Cutting a plate

Home/Processes/Cutting a plate

Cutting a plate

I thought I would post a video today showing the process I use to cut a plate for a woodcut.  The print in question here is a two plate, pseudo reduction print.  The image is one I was reworking on a smaller scale from a previous print.  I talked about the logic behind that here.

The plate material here is 1/2″ MDF (Medium Density Fiberboard).  The surface was sealed with a coat of thinned shellac and then a very thin coat of acrylic gesso was brushed over it.  This gesso layer helps provide some tooth for trapping ink when I print the finished plate and it also provides a little texture, which also prints.  A template is then glued down to the surface using rice starch glue.  The template was printed on a laser printer, so the ink doesn’t run when it gets wet.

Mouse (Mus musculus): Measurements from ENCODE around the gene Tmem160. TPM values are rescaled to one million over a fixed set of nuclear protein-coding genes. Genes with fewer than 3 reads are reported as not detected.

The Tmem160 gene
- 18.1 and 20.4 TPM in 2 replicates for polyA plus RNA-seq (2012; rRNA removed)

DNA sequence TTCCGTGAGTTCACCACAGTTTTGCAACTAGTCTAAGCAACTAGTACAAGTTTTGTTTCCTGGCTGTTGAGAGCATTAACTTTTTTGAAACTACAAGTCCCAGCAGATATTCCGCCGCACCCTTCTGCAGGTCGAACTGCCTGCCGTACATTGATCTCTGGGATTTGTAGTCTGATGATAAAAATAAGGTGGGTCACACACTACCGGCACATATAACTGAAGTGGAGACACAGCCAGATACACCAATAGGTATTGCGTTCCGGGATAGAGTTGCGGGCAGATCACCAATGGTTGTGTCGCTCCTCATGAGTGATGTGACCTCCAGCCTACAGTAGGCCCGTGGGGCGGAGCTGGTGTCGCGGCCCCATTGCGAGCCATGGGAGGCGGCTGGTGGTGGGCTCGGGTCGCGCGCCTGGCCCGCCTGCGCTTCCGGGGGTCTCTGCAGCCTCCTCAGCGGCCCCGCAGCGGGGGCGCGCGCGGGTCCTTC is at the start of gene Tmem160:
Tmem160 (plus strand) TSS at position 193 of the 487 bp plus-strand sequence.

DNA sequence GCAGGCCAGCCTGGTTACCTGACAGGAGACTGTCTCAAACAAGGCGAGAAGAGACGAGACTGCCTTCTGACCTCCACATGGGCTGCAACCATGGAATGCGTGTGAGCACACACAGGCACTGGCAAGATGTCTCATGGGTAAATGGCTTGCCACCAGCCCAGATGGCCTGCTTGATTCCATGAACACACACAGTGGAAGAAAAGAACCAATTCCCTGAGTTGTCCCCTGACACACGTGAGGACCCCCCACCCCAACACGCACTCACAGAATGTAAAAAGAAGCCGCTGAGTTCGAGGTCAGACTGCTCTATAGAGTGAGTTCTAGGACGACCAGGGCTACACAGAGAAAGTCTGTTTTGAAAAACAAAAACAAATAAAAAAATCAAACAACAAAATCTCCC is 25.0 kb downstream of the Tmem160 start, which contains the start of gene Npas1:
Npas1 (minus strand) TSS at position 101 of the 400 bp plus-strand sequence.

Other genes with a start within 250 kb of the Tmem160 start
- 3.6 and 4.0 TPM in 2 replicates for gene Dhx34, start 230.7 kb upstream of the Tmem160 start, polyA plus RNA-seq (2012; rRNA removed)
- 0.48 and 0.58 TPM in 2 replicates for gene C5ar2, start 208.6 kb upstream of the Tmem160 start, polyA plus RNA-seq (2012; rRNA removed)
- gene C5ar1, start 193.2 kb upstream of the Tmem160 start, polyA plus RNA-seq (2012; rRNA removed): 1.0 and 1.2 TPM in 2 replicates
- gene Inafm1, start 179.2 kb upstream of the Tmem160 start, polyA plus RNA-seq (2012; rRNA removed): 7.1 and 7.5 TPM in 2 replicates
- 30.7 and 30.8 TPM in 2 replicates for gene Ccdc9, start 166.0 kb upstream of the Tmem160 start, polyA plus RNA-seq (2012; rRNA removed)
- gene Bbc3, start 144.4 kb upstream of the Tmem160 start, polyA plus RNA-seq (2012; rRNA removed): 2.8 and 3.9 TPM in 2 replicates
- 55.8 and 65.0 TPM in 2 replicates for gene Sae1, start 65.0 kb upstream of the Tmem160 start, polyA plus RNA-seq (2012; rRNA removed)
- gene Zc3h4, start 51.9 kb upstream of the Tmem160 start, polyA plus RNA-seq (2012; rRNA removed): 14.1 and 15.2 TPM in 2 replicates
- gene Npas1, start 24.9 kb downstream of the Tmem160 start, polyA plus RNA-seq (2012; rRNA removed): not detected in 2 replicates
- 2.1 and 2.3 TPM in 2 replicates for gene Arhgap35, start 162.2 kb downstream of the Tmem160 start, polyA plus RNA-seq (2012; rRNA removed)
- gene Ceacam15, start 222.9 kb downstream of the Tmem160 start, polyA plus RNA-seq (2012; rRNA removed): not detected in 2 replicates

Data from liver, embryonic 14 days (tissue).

All of the carving here is done with pneumatic (air driven) die grinders using solid carbide router bits and end mills.  Think of them like a Dremel hobby grinder on steroids (I burned up a couple of those before I started using these air driven tools).  They run much cooler and the bearings are rated for continuous duty.  They do use a lot of air, however, so you need a 6 HP compressor or so to drive them.   They are also loud, so I use ear protection and, of course, safety goggles.

Total elapsed time for this movie is probably about 7 hours.

[youtube id=”wBhuBIEsZLc” width=”600″ height=”350″ autoplay=”no”]
Cutting a plate
video copyright 2011, Copper Plate Press LLC

About the Author:

Dean Russell Thompson is an Artist and Printmaker working in Loveland, CO.